Allowing these new connections open the corporate network to an increased number of threat surfaces where security may not have previously been considered. Additionally, where employees are using their own devices, these devices may not be configured to company specifications, use the company firewall, or may already be infected with malware.

The introduction of these external factors makes it difficult for IT departments to administrate their network as the Covid-19 crisis has converted whole companies into stay at home workers.

Many industries around the world are vulnerable at such a time. As of early April 2020, more than half of the world’s population are in lockdown where over 90 countries have implemented compulsory or recommended confinement. This makes at home workers a perfect target for cyber criminals due to the sheer numbers of people forced online to do so.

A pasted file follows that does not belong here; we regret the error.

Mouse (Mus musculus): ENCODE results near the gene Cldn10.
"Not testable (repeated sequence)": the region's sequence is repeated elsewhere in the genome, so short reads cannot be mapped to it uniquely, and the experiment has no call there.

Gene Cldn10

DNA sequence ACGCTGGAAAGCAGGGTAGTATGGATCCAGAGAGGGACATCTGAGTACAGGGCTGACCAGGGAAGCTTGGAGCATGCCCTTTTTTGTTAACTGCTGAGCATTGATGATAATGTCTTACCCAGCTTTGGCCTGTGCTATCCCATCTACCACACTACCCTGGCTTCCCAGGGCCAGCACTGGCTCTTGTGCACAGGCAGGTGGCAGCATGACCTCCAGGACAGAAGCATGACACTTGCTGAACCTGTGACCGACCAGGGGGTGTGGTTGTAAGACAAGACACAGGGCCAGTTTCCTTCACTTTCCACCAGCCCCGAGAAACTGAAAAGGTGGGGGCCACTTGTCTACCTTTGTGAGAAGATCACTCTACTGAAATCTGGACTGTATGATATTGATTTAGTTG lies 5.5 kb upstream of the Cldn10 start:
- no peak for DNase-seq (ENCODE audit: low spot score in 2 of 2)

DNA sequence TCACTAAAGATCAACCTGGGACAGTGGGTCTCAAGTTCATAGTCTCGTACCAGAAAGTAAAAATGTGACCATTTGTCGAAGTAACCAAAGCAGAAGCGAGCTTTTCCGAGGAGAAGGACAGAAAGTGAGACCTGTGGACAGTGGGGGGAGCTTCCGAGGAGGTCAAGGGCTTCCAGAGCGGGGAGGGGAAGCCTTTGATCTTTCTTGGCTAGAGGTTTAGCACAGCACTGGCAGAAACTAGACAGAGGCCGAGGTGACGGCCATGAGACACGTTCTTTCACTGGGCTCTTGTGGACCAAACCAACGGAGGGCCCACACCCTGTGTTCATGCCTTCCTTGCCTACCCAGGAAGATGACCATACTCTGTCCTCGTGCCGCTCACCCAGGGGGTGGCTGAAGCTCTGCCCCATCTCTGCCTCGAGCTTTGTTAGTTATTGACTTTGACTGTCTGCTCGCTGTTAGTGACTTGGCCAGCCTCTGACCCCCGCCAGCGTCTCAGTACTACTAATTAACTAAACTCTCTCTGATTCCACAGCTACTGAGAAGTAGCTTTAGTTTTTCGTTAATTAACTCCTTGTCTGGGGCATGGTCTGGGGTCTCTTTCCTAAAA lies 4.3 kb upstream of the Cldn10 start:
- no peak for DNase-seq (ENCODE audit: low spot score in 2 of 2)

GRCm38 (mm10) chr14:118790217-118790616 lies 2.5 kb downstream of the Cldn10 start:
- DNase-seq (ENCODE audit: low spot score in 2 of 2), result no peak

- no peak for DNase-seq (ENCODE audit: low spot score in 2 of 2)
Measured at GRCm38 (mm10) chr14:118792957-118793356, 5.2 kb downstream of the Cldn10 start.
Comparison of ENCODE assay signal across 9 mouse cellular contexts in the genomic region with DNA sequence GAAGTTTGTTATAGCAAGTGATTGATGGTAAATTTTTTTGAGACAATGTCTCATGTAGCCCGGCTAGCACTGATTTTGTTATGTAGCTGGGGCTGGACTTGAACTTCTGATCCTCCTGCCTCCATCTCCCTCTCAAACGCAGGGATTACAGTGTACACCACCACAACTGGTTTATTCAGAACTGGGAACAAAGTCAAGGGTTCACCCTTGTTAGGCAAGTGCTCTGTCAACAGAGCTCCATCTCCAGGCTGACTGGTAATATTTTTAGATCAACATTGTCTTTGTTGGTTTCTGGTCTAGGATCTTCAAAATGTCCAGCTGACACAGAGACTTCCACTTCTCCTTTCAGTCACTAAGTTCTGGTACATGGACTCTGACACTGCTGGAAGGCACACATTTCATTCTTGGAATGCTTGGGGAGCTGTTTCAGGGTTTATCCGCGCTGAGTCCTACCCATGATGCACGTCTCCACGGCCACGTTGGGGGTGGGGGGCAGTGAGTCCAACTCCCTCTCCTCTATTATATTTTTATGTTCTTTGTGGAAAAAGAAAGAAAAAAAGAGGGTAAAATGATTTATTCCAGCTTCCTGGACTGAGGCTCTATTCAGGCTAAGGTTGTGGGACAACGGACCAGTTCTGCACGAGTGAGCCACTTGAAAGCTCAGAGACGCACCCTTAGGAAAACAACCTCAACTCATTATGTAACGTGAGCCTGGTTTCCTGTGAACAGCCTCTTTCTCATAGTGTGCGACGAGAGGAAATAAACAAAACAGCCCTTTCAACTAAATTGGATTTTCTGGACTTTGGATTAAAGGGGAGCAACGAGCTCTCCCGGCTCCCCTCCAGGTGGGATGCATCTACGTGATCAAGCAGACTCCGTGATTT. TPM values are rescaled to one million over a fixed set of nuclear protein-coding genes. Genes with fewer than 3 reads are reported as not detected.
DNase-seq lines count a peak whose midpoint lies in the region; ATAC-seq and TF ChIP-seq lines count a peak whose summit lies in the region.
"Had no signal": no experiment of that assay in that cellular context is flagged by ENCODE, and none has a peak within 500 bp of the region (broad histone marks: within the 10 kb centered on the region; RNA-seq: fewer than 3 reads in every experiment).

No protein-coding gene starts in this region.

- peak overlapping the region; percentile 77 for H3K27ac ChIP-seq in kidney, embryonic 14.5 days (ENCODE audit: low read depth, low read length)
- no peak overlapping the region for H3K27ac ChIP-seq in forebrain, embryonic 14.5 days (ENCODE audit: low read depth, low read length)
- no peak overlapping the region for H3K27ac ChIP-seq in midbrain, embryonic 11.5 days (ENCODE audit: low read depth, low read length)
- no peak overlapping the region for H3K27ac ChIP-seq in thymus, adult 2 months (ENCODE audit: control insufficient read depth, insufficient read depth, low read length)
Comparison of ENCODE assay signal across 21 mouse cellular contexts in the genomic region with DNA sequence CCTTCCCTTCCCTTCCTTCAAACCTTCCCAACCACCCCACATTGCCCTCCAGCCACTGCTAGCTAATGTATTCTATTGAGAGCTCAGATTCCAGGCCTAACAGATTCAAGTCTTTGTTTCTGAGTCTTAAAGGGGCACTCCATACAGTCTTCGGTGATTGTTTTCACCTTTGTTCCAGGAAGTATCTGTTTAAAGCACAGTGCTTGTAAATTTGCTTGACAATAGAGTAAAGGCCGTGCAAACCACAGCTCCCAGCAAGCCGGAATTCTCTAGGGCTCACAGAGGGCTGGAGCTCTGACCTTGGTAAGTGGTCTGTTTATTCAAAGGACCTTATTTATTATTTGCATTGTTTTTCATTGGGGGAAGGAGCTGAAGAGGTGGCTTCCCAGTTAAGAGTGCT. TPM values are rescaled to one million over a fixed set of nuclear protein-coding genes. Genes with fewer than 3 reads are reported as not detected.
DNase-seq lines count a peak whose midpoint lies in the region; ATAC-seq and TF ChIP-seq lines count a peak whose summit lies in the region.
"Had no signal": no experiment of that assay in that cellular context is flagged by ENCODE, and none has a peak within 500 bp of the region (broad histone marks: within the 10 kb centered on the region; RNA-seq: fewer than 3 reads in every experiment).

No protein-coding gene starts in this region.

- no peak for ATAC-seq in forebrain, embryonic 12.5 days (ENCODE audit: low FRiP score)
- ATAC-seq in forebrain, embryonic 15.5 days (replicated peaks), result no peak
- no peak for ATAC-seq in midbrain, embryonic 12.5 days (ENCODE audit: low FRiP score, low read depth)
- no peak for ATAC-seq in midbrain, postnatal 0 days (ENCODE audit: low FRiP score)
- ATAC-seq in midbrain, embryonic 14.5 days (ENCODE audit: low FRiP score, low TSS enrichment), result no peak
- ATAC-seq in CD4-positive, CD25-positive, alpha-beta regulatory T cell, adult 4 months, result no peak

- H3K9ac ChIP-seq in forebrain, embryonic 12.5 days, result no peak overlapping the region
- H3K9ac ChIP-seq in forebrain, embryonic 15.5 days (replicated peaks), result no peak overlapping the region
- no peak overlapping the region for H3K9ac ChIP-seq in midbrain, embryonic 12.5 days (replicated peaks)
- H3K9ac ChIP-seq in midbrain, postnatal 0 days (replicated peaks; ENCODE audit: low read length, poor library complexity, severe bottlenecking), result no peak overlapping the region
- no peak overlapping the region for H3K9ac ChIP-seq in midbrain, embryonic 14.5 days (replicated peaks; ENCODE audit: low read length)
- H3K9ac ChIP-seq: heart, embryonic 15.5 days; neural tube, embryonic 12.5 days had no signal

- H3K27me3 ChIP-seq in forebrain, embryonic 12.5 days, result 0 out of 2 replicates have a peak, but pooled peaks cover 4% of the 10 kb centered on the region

One company that took a hit by both Covid-19 travel bans, and a ransomware attack is Finablr PLC’s retail foreign exchange brand Travelex. Travelex is the worlds largest foreign exchange company with over 1,500 stores primarily located in airports and tourist destinations. 

The hackers exploited unsecure systems to deploy the REvil (also known as Sodinokibi) ransomware on Travelex’s systems. The ransomware attack forced Travelex to suspend their customer facing systems while resolving the issue.